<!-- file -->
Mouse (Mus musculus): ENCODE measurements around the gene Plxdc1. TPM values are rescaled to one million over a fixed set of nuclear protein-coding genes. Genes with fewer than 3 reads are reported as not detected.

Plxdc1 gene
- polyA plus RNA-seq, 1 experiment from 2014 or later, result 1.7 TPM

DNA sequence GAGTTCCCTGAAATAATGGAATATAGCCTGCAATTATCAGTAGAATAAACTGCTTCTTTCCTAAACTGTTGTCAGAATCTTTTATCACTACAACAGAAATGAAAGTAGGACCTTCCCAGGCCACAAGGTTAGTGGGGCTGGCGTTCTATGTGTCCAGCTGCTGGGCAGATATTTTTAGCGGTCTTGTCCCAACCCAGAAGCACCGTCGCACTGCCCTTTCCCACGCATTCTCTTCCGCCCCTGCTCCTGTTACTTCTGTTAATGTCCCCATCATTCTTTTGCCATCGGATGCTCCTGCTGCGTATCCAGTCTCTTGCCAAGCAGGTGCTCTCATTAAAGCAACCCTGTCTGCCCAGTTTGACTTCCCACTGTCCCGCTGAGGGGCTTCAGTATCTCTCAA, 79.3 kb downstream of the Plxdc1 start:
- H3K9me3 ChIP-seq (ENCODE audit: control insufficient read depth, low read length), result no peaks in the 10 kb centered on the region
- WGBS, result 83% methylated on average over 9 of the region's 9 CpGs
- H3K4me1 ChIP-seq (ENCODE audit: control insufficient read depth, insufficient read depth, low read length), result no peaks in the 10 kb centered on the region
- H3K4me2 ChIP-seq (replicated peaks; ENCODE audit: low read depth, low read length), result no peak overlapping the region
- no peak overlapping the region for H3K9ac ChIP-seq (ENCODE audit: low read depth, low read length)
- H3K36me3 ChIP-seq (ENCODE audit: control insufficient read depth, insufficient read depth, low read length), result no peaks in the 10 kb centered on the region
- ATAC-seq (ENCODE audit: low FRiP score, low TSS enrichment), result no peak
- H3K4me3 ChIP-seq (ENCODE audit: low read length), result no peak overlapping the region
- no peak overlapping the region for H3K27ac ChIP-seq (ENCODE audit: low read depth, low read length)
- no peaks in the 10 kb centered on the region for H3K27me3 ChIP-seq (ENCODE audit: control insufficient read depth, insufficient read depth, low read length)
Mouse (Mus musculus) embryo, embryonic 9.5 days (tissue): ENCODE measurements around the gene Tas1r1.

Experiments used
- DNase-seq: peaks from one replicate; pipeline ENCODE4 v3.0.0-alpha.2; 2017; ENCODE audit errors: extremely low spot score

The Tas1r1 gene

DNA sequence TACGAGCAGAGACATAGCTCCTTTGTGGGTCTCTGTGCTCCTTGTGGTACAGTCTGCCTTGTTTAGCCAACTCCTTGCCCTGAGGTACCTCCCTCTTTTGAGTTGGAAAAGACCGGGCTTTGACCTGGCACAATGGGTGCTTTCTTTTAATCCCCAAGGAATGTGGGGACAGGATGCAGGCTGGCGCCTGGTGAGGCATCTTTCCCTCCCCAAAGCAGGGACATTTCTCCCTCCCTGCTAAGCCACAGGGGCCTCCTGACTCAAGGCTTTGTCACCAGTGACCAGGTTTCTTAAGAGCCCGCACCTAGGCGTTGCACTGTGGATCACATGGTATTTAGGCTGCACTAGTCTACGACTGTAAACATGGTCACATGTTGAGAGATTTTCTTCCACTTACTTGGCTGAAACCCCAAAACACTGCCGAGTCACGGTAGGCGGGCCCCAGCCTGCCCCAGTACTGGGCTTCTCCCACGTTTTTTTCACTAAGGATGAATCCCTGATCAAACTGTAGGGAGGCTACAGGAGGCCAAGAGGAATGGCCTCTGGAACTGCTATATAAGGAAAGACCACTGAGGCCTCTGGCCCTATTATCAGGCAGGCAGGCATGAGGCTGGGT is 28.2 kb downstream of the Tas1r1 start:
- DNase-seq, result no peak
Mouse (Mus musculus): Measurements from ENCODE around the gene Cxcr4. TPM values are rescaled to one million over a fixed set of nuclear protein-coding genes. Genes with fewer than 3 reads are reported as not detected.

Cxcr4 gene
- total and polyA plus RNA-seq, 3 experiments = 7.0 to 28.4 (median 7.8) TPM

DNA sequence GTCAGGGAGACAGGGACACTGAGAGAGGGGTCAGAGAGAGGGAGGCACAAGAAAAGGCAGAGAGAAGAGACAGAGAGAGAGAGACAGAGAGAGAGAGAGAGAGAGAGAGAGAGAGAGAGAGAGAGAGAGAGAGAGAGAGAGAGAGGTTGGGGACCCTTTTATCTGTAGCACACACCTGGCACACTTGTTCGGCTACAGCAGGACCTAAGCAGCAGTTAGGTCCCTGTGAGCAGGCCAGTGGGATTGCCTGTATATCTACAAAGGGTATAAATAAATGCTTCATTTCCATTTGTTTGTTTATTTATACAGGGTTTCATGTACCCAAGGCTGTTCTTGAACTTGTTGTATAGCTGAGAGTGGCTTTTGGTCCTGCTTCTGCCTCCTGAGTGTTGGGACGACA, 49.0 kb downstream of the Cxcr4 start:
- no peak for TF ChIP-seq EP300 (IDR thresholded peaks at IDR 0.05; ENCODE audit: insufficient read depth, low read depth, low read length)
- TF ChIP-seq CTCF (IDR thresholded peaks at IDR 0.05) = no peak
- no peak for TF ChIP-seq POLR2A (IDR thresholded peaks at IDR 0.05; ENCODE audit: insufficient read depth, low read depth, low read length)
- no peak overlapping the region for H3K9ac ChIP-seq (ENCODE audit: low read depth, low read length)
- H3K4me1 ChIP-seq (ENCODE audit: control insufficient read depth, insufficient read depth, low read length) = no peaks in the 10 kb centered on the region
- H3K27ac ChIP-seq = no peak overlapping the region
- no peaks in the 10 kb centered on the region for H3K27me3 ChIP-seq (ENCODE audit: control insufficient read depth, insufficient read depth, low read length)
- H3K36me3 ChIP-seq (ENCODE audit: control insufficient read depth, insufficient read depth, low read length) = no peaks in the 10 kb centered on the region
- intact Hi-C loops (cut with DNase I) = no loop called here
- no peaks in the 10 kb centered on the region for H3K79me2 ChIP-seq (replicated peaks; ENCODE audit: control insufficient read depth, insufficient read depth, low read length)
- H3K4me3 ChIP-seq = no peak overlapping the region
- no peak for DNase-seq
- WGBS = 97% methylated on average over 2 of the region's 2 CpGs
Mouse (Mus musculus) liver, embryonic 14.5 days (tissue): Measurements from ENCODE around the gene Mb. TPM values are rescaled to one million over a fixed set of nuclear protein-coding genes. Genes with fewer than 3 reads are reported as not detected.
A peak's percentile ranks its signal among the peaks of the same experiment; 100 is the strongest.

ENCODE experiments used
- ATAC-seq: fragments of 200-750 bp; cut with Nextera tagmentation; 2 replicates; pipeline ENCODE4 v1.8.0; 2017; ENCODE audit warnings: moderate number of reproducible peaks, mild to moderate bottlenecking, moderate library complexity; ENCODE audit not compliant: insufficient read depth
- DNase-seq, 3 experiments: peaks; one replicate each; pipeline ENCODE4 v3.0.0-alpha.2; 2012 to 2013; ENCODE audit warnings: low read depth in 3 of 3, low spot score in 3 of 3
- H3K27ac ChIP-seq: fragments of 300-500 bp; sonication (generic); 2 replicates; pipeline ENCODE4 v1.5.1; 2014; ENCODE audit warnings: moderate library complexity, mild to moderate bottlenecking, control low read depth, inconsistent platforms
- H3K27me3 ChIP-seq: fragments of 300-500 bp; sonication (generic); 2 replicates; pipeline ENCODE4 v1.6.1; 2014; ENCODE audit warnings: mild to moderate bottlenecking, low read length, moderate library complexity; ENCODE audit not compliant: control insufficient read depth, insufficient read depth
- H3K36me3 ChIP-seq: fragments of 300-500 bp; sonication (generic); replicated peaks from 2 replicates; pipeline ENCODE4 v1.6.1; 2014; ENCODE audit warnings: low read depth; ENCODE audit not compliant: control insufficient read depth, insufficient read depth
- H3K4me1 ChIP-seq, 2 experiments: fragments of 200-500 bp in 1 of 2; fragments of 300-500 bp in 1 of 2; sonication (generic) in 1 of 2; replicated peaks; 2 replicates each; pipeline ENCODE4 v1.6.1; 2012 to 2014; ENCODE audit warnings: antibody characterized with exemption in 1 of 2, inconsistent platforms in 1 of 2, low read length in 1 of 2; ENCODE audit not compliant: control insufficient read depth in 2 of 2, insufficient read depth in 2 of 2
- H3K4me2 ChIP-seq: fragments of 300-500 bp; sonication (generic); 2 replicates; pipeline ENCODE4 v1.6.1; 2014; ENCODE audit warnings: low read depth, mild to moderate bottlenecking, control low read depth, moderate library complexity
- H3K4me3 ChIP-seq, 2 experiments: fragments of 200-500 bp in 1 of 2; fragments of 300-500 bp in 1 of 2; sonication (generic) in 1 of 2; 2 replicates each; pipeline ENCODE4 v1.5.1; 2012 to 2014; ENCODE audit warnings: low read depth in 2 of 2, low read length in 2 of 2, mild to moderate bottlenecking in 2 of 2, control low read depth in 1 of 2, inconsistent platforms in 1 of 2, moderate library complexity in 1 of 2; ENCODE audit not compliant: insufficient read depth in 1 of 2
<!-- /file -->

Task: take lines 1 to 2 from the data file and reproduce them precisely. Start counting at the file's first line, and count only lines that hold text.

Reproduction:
Mouse (Mus musculus): ENCODE measurements around the gene Plxdc1. TPM values are rescaled to one million over a fixed set of nuclear protein-coding genes. Genes with fewer than 3 reads are reported as not detected.

Plxdc1 gene